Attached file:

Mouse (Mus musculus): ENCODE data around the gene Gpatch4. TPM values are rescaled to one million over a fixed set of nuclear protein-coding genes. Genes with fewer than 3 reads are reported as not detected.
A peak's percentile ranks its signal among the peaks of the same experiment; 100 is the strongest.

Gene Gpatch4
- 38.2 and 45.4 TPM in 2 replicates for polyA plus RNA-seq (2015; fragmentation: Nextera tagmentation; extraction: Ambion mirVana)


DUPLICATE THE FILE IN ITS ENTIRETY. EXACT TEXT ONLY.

Mouse (Mus musculus): ENCODE data around the gene Gpatch4. TPM values are rescaled to one million over a fixed set of nuclear protein-coding genes. Genes with fewer than 3 reads are reported as not detected.
A peak's percentile ranks its signal among the peaks of the same experiment; 100 is the strongest.

Gene Gpatch4
- 38.2 and 45.4 TPM in 2 replicates for polyA plus RNA-seq (2015; fragmentation: Nextera tagmentation; extraction: Ambion mirVana)